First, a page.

The Tasmanian government has earmarked $7.5 million in this year’s budget for a new common public transport ticketing system for the state.
The government will provide Tasmania’s state-owned public bus company Metro with the bulk of the funding over the next two years for systems and infrastructure upgrades.
The upgrades are required to introduce a common ticketing system that will allow “passengers to use a range of transport services on a single ticket”, budget documents state.
This includes those operated by Metro or the private sector.
The government pledged to upgrade the current greencard system in the lead up to this year’s state election.
It said it would “take into account latest developments such as 'tap and go' technology and payment of fares via contactless payment cards or enabled mobile devices” when determining the specific ticketing system to adopt.
While Metro currently runs only bus services, the budget also provides funding to conduct a preliminary study for a proposed ferry service.
The common ticketing system is the only new technology project of note to receive funding in the Hodgman Liberal government’s first budget since re-election in March this year.
It follows a bumper budget for digital transformation last year, where $67.5 million was funnelled into improving existing IT systems and a number of projects under the ‘digital transformation priority expenditure program’.
That program will pay out $10 million in 2018-19, of which $2.5 million - of an expected $16.6 million - will be used to fund the overhaul of the state’s legacy criminal information management systems to a new platform dubbed ‘Justice Connect’.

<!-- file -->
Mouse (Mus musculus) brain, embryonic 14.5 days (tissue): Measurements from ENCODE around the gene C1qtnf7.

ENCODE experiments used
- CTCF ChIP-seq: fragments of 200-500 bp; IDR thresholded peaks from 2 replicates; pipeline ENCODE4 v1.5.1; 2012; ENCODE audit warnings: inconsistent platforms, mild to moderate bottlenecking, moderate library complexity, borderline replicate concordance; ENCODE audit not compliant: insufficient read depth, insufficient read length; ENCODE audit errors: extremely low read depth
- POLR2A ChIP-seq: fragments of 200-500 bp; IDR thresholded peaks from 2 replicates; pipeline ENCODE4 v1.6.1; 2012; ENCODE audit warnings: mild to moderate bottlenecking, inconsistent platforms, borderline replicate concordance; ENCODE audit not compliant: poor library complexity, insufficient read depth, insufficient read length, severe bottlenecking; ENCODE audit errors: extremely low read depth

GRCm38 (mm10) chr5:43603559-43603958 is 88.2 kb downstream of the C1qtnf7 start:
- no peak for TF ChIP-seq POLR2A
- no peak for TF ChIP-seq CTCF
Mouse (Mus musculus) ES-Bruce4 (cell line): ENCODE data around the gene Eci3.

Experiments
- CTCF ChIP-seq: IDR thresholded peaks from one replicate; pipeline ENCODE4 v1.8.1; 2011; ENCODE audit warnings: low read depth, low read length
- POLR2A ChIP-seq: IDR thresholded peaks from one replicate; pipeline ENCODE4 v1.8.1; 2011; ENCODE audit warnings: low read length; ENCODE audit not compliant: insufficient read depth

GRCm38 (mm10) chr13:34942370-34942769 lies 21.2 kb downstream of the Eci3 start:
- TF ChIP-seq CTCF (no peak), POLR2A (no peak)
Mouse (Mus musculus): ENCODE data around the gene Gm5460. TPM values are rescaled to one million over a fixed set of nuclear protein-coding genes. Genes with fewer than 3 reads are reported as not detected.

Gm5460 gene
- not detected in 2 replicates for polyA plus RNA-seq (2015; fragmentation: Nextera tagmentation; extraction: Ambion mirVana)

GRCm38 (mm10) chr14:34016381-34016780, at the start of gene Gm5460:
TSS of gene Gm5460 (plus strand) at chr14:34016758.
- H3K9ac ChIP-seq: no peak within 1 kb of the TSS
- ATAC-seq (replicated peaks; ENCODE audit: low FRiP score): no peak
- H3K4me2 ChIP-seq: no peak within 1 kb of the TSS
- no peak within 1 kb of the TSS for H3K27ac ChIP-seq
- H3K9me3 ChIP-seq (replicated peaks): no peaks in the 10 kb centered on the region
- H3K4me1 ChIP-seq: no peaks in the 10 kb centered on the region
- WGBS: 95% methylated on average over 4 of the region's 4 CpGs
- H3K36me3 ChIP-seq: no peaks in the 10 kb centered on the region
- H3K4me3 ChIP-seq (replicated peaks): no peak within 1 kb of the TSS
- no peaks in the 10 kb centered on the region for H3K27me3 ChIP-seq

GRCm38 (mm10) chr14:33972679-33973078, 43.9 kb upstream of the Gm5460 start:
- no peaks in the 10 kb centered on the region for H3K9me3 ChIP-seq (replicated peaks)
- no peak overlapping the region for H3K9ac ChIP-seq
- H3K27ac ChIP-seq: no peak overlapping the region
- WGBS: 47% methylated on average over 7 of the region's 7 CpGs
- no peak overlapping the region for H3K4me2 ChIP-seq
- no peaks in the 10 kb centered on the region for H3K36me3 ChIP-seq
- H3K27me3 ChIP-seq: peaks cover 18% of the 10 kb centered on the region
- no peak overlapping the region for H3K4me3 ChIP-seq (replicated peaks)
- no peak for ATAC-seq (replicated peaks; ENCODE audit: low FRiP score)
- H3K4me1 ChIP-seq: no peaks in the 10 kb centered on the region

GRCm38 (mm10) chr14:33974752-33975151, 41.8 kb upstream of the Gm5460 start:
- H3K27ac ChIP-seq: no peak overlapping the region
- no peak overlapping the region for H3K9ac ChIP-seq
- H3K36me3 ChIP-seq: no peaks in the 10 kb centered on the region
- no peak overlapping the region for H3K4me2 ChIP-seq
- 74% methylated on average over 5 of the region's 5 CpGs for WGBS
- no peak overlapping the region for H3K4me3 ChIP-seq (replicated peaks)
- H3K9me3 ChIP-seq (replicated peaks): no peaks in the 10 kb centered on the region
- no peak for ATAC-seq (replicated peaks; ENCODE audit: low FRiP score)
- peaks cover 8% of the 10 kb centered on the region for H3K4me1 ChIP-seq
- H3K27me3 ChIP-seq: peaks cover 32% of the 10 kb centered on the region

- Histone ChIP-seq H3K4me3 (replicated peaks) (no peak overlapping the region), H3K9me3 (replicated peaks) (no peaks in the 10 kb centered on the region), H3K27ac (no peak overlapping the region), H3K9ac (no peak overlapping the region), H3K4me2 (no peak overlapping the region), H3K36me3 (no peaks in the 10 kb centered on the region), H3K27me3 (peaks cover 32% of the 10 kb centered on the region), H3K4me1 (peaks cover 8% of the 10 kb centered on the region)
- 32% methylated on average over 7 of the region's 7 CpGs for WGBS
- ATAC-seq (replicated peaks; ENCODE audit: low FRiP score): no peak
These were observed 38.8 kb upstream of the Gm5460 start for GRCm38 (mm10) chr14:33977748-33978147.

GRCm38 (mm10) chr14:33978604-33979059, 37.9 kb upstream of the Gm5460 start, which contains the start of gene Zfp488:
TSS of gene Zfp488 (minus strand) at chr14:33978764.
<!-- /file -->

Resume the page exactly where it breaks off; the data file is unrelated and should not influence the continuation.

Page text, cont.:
The funding will allow the Department of Justice to continue preparing the “detailed requirements” for the redevelopment of its key ICT system, and builds on $150,000 provided in last year's budget.
The police and fire department will also see $7.8 million over the coming financial year - the bulk of their $11.9 million total funding - for 'Project Unify' , an effort to replace the significant number of disparate core systems currently in use at the agency.
The government will also provide an additional $5 million to the Department of Primary Industries, Parks, Water and Environment to continue the development of the fisheries integrated licensing and management system (FILMS) over the next four years.
This is on top of funding of $1.2 million in the 2016-17 budget.
“The funding will enable further enhancements to FILMS allowing digital licensing, real-time transfer of fisheries data and streamlining of licence and quota management processes,” budget documents state.